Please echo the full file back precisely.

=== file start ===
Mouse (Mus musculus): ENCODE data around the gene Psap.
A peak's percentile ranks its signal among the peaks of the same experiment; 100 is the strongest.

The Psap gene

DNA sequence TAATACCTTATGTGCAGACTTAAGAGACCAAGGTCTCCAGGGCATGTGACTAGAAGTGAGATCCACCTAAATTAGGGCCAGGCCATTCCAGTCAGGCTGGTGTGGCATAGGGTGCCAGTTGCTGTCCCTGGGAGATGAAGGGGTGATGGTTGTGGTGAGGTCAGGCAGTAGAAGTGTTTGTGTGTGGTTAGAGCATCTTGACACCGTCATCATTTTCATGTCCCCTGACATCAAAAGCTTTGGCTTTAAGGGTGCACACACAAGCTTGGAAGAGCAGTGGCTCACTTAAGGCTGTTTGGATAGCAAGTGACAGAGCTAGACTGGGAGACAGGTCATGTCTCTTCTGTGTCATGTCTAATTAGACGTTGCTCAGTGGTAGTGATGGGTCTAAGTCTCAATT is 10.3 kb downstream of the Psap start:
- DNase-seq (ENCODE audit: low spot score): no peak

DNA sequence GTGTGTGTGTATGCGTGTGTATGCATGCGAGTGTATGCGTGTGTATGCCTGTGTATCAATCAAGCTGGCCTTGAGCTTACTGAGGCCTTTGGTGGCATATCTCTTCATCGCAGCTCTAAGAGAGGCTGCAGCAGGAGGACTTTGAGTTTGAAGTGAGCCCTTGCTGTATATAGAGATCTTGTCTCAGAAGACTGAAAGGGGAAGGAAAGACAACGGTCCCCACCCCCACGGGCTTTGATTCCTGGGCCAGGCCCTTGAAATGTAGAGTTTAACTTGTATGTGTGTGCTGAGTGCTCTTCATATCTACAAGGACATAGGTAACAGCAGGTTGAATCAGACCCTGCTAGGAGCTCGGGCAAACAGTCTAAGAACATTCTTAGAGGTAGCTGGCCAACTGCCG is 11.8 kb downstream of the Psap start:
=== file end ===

Mouse (Mus musculus): ENCODE data around the gene Psap.
A peak's percentile ranks its signal among the peaks of the same experiment; 100 is the strongest.

The Psap gene

DNA sequence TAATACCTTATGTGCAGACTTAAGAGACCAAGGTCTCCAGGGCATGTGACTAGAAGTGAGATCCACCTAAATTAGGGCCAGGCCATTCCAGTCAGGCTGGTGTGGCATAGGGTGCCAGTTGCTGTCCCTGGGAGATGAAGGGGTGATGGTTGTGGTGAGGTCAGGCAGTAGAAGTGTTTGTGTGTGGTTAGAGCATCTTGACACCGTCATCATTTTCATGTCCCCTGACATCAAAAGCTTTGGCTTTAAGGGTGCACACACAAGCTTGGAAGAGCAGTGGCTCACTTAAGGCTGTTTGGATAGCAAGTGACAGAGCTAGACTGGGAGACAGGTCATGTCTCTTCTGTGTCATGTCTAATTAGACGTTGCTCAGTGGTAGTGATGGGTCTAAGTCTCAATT is 10.3 kb downstream of the Psap start:
- DNase-seq (ENCODE audit: low spot score): no peak

DNA sequence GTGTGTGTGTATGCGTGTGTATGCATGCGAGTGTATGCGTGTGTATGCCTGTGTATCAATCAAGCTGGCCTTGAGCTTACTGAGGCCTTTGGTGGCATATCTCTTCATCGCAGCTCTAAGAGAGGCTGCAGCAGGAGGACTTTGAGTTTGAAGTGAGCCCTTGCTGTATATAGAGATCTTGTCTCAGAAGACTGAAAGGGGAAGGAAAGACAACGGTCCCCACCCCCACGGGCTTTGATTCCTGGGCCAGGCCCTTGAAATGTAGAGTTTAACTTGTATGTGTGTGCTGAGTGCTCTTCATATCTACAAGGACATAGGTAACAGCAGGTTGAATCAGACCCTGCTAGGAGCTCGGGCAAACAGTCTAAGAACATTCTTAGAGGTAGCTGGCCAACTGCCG is 11.8 kb downstream of the Psap start: